Barry Eichengreen is Professor of Economics and Political Science at the University of California Berkley.

If you want to get in touch, please email us at or leave a comment below.

Comments will only appear once approved by a moderator, and are only published where a full name is supplied. Bank Underground is a blog for Bank of England staff to share views that challenge – or support – prevailing policy orthodoxies. The views expressed here are those of the authors, and are not necessarily those of the Bank of England, or its policy committees.

Labor Day Reflections: Growth Doesn’t Solve Inequality

Published by Anonymous (not verified) on Fri, 10/09/2021 - 11:25pm in
by Taylor Lange

Labor Day, like other holidays of remembrance, is an opportunity to reflect on the past and critically consider the future. Our memory ought to include the foot soldiers of the labor movement, from the 10,000 coal miners who fought in the Battle of Blair Mountain to the steel workers who duked it out with the Pinkertons at Homestead mill. We owe our rights as workers to the bitter struggles of many who preceded us.

Despite the gains of the labor movement, it seems we still have a long way to go. It is well-documented that while the productivity of the American worker has continued to rise, our compensation has risen slower. All that extra surplus has gone right into the bosses’ pockets; Mother Jones would be up in arms by now.

One result of the asymmetric rise in wages and productivity has been worsening income inequality. Some would argue that economic growth will fix the problem. After all, a rising tide lifts all boats, right? Brian Snyder didn’t think so, and neither do I based on the following findings.

Revisiting Kuznets’ Curve

Graph of Kuznets' Curve

Figure 1. The Kuznets curve is a graphical representation of Simon Kuznets’ theory on inequality and economic growth.

The earliest and most influential economist to write about economic growth and income inequality was Simon Kuznets. He compared income data from developing and developed countries from the 1920s through the early 1950s, and found that the poorest 10-20 percent of households in the developed countries were earning a growing share of GDP while the top 10-20 percent were earning less. In developing countries, the reverse occurred; as these countries grew in terms of GDP (and developed in terms of GDP per capita), inequality worsened.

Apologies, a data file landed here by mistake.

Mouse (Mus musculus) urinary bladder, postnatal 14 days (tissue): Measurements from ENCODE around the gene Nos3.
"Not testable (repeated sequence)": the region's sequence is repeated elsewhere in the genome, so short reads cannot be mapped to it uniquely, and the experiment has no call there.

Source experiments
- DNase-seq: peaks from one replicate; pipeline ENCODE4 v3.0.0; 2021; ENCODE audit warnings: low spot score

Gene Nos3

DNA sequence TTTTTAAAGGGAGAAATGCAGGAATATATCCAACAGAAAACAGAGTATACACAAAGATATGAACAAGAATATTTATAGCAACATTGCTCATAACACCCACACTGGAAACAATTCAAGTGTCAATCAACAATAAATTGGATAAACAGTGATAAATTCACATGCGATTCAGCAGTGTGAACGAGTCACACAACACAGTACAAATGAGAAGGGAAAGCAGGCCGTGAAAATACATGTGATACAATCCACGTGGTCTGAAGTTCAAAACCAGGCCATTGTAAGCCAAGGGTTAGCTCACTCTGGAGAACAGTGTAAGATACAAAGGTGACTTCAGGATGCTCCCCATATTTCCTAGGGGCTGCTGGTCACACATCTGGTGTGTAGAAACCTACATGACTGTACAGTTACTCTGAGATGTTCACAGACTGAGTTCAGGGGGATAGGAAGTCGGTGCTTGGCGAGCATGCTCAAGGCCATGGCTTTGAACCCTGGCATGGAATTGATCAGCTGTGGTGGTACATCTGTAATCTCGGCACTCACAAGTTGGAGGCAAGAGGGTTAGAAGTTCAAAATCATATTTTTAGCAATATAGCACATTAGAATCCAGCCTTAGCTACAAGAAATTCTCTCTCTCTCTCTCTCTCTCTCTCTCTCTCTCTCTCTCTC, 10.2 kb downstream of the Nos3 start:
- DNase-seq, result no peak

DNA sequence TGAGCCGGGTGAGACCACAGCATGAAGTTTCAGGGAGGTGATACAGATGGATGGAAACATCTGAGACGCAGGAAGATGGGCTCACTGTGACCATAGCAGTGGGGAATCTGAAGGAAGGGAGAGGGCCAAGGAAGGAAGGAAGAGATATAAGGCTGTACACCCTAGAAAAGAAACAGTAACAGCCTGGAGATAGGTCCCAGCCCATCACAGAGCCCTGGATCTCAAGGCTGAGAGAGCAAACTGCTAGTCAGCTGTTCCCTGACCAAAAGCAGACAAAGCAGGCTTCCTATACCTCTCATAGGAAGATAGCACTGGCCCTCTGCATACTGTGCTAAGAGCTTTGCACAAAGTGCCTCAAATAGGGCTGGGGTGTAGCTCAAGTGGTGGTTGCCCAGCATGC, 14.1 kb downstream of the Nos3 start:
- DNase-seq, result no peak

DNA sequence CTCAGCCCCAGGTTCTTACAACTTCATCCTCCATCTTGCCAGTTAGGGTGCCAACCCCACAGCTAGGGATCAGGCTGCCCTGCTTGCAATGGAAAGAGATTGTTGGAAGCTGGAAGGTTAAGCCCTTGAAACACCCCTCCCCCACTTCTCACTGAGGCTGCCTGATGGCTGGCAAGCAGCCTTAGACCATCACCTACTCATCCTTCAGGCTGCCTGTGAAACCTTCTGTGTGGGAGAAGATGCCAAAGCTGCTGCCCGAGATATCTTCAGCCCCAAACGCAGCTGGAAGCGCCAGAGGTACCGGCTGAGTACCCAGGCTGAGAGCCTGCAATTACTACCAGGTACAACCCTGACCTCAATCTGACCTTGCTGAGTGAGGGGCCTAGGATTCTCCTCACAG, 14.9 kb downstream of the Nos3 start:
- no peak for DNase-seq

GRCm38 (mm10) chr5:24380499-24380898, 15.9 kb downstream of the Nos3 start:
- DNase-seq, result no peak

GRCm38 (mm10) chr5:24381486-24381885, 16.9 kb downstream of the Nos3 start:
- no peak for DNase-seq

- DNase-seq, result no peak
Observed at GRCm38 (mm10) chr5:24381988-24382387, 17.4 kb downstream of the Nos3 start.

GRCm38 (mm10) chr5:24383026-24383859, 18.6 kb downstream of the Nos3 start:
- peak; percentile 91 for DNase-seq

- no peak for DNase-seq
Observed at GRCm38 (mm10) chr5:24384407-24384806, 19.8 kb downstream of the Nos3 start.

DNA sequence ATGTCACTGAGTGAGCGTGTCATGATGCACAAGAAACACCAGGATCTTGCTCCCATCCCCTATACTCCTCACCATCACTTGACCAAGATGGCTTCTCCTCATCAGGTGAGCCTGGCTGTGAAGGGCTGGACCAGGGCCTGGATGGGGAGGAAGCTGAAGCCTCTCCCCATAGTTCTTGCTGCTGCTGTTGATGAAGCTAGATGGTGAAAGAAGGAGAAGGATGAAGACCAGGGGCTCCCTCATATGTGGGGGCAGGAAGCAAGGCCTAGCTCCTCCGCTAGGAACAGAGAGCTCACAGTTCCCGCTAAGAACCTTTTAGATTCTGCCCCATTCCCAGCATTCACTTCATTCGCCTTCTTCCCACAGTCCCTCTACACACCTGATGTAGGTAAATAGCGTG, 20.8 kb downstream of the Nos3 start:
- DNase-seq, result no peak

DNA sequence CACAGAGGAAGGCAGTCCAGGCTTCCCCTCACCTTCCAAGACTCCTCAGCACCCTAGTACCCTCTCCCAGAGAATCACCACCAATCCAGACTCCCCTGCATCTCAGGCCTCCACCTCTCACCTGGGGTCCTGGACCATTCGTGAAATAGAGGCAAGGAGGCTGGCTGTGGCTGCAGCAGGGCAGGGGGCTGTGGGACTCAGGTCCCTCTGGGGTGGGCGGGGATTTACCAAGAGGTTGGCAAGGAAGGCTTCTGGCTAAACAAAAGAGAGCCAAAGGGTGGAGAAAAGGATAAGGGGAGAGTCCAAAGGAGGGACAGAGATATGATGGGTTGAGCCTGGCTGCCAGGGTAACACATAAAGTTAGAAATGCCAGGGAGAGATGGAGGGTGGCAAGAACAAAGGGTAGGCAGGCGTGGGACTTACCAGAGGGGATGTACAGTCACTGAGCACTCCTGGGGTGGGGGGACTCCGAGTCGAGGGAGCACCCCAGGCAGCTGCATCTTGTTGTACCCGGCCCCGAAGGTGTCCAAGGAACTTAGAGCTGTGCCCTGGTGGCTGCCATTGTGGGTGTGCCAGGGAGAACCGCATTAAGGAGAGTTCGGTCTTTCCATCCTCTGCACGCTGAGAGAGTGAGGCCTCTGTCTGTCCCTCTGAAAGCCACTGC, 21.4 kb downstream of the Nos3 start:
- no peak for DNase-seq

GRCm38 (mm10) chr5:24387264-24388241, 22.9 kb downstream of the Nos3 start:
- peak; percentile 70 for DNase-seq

This stark contrast between developed and developing countries led Kuznets to speculate on the relationships between growth, development, and income inequality. He theorized that as a country grew and developed initially, its workforce would switch from agriculture to industry and rural to urban. The cost of migration and learning new skills would cause the laboring class to lose wealth and income while the capital class benefited from the increased output. Afterward, as labor became more skilled, laborers’ share of income would increase. In other words, Kuznets thought that economic growth would worsen income inequality initially, but ultimately lessen it.[i] Graphically, this appears as an inverted “U”—hence its nickname, the “Kuznets curve.”

Kuznets Versus Modern Data

While Kuznets’ analyses were groundbreaking for the time, the times have changed. When we consider the same countries Kuznets did, we discover that his initial findings no longer reflect today’s trends.

Figure 2. Inequality vs. GDP per capita. Inequality is the ratio of income received by the top 10 percent of earners to income received by the bottom 50 percent. Per capita GDP data are from 1960-2018. (Given the growth of per capita GDP during that period, the X axis is also a proxy for time.)

Data from the last 60 years provide insights on how the economy (in per capita terms) and the income share of the wealthiest Americans have grown.[ii] Towards the lower end of GDP per capita, we see that growth accompanies decreased inequality. Those data points happen to come shortly after Kuznets’ famous findings. The trend does not last, though, as inequality starts to increase again around 10,000 dollars of per-capita GDP, and per-capita growth thereafter benefits the wealthy disproportionately.

Keen observers would note that inequality seems to be leveling off, suggesting the USA may be at another turning point like the one predicted by Kuznets. While this is plausible, several supposed turning points appear along the continuum of GDP per-capita growth, and are consistently followed by subsequent increases in inequality. How many bobs at the apple should the late Kuznets get? And, if we have a number of mini-Kuznets curves over time or at different levels of income, is that really a Kuznets curve at all?